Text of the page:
PRESIDENT Robert Mugabe’s expressed willingness to re-engage Western countries on the outstanding matters of contestation despite their belligerent behaviour is comforting and exhibits traits of a seasoned and matured statesman.
The diplomatic tiff with Britain was mischievously amplified and put on steroids to become a European Union matter against Zimbabwe. The political contestation over compulsory land reform, which was later upgraded to be a matter of human rights and rule of law, was simply a dispute between a former master and former colony. To put it simply, the disagreement emanated from outstanding or parked issues from Lancaster House.
The land issue can no longer be a matter of discussion because it has already mutated to be an irreversible reality, as also conceded by MDC-T in 2009. It is inconceivable to imagine driving off 500,000 indigenous farmers and replacing them with 3,000 white farmers. It would be indeed unconstitutional to do that in terms of the current people-driven constitution.
Britain has its most businesses in Zimbabwe than any other African state. The Zimbabwe business models, technology and thinking are largely influenced by the British system. The sanctions have made it difficult for British businesses to consolidate and expand their business interests as trade with Zimbabwe was criminalised. This has led to several businesses setting up shop in South Africa, Botswana and other Southern African countries.
De Beers has relocated its diamond sorting and selling department from 17 Charterhouse Street in London and relocated it to Gaborone. This move helps De Beers dodge British trade restrictions imposed by the European Union on Zimbabwe and also able to deal with any other source country without the encumbrance of these sanctions.
So, these sanctions have also affected British and European businesses who otherwise wish to access Zimbabwean resources. Asian countries are quickly replacing many EU countries as economic powerhouses. Dubai’s diamond silk route is feasting on the barring of European businesses from accessing Zimbabwean diamonds.
It is on the public record that the British government is keener to engage than before. This was expected. Many EU countries have realised that Britain internationalised a bilateral matter and they blindly followed and denied themselves an opportunity to do business with a country that ranks in the top 20 in the world on resource per capita index.Advertisement
I bumped into the UK’s Deputy Ambassador, Chris Brown, last week and was amazed by the extent of how his mission has climbed down from ‘regime change’ to ‘let’s engage’ mode. Brown is one of the UK’s young diplomat commandos who are deployed to “trouble spots”. He was posted to Zimbabwe after serving in Iraq where he completed a regime change there.
What I picked from him is that reality is now slowly sinking in that Zanu PF is going nowhere and he is going through the pains of accepting that. The African Union must provide this young man with serious counseling to cope before he breaks down. I, however, admired his courage when he said that 10 Downing Street has worked well with Zanu PF in the past and that romance can be rekindled.
Re-engaging with the UK now – as President Mugabe has said – is most ideal as Zanu PF has cast its position in stone with respect to the twin policies of Indigenisation and Land Reform.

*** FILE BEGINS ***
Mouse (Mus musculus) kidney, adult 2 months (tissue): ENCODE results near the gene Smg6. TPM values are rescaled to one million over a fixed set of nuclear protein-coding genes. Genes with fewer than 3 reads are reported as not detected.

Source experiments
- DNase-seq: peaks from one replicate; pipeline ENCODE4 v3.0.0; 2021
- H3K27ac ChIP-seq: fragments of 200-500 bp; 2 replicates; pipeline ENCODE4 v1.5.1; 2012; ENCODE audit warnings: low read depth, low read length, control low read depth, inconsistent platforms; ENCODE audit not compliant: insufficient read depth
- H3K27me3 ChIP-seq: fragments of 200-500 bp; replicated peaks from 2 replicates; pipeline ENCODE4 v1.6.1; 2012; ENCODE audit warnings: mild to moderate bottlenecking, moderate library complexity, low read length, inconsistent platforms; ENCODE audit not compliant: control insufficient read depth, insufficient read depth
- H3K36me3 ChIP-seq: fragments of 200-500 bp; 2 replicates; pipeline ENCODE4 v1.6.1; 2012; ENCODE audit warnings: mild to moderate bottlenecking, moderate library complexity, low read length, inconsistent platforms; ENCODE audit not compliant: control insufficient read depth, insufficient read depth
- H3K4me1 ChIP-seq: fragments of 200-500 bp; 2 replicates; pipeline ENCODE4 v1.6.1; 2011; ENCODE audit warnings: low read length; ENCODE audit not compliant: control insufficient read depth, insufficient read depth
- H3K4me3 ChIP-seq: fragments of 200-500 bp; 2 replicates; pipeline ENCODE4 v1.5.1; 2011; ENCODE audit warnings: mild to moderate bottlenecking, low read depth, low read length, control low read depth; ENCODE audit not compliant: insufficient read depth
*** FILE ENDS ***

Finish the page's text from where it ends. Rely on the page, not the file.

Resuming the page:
UK businesses have never requisitioned these sanctions and fear that if Mugabe reciprocates, their interests will be affected. So, they are equally keen to have the sanctions lifted and trade allowed to occur unrestricted. So who is resisting the removal of sanctions?
President Mugabe is not only just an international brand but has become a source of massive income for many in civic society. If the UK government and the political oligarchy normalise relations with Mugabe, more than 2,000 NGOs will close in Zimbabwe. Crisis Coalition, formed to create a crisis, is now broke.
The reason why Zimbabwe has the largest western-funded NGO than any other country in the world is to do with creating platforms and avenues to unseat President Mugabe. That explains why there are more NGOs in Zimbabwe than in Iraq, Syria and Afghanistan combined.
These NGOs will exert so much pressure on the British parliament not remove these sanctions. It is as selfish as it comes.
The express approval for Zanu PF’s UK branch by the British government this past week is comforting and warms up to re-engagement. Zanu PF must now set-up a massive secretariat in London and intensify its anti-sanctions campaign.
There is no doubt many young black businesses would want to partner with UK businesses than any other investors. Language and business culture is the same. The willingness to re-engage the British by Mugabe must be seized by the British business community to come here and trade or invest with us as equal partners. The current UK Ambassador must stop her diplomatic activism and sober up.
At his inaugural speech, President Mugabe intimated that indigenisation would be customised to balance with the interests of investors especially in the manufacturing sector.
I have deliberately focused on the UK because the moment relations with Zimbabwe are normalised through the unconditional removal of sanctions and expressing the will to cooperate, its cousins like Canada, Australia and USA will fall in line.
After fighting against the leadership of President of Dos Santos for decades in Angola, the United States later turned around when it realised that its puppet, Jonas Savimbi, was a clown and the incumbent was the real deal. History is now repeating itself.
Tafadzwa Musarara is the chairman of Resources Exploitation Watch. He can be contacted through e-mail: firstname.lastname@example.org